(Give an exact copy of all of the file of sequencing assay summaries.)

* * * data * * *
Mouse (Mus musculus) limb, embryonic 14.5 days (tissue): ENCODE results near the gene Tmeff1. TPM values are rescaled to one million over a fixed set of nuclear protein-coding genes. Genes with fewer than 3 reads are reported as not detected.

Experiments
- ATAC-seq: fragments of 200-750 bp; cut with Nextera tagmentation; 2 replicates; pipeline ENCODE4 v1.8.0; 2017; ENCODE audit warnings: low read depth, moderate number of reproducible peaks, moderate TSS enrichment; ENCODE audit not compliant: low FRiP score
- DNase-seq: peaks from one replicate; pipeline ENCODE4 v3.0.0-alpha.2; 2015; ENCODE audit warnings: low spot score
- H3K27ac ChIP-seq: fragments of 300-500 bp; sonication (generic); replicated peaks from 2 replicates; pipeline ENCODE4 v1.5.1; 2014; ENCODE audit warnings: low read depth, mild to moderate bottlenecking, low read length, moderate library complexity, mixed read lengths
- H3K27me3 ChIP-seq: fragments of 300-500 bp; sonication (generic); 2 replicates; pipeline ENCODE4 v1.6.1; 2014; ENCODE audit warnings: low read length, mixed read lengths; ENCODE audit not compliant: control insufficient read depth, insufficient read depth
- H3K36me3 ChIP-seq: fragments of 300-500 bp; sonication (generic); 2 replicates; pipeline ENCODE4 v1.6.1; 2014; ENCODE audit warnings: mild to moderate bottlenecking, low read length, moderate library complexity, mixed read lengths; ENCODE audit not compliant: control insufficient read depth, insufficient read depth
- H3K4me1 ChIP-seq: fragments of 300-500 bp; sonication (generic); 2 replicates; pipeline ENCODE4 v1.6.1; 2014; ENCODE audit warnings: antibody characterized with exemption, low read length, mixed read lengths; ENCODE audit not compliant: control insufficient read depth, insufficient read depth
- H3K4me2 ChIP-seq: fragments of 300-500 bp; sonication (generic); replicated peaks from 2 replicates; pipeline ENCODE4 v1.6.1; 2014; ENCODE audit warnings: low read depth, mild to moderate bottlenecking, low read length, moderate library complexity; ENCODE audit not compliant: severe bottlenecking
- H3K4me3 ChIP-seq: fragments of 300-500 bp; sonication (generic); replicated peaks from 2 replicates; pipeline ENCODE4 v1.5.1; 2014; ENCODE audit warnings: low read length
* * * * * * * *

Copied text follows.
Mouse (Mus musculus) limb, embryonic 14.5 days (tissue): ENCODE results near the gene Tmeff1. TPM values are rescaled to one million over a fixed set of nuclear protein-coding genes. Genes with fewer than 3 reads are reported as not detected.

Experiments
- ATAC-seq: fragments of 200-750 bp; cut with Nextera tagmentation; 2 replicates; pipeline ENCODE4 v1.8.0; 2017; ENCODE audit warnings: low read depth, moderate number of reproducible peaks, moderate TSS enrichment; ENCODE audit not compliant: low FRiP score
- DNase-seq: peaks from one replicate; pipeline ENCODE4 v3.0.0-alpha.2; 2015; ENCODE audit warnings: low spot score
- H3K27ac ChIP-seq: fragments of 300-500 bp; sonication (generic); replicated peaks from 2 replicates; pipeline ENCODE4 v1.5.1; 2014; ENCODE audit warnings: low read depth, mild to moderate bottlenecking, low read length, moderate library complexity, mixed read lengths
- H3K27me3 ChIP-seq: fragments of 300-500 bp; sonication (generic); 2 replicates; pipeline ENCODE4 v1.6.1; 2014; ENCODE audit warnings: low read length, mixed read lengths; ENCODE audit not compliant: control insufficient read depth, insufficient read depth
- H3K36me3 ChIP-seq: fragments of 300-500 bp; sonication (generic); 2 replicates; pipeline ENCODE4 v1.6.1; 2014; ENCODE audit warnings: mild to moderate bottlenecking, low read length, moderate library complexity, mixed read lengths; ENCODE audit not compliant: control insufficient read depth, insufficient read depth
- H3K4me1 ChIP-seq: fragments of 300-500 bp; sonication (generic); 2 replicates; pipeline ENCODE4 v1.6.1; 2014; ENCODE audit warnings: antibody characterized with exemption, low read length, mixed read lengths; ENCODE audit not compliant: control insufficient read depth, insufficient read depth
- H3K4me2 ChIP-seq: fragments of 300-500 bp; sonication (generic); replicated peaks from 2 replicates; pipeline ENCODE4 v1.6.1; 2014; ENCODE audit warnings: low read depth, mild to moderate bottlenecking, low read length, moderate library complexity; ENCODE audit not compliant: severe bottlenecking
- H3K4me3 ChIP-seq: fragments of 300-500 bp; sonication (generic); replicated peaks from 2 replicates; pipeline ENCODE4 v1.5.1; 2014; ENCODE audit warnings: low read length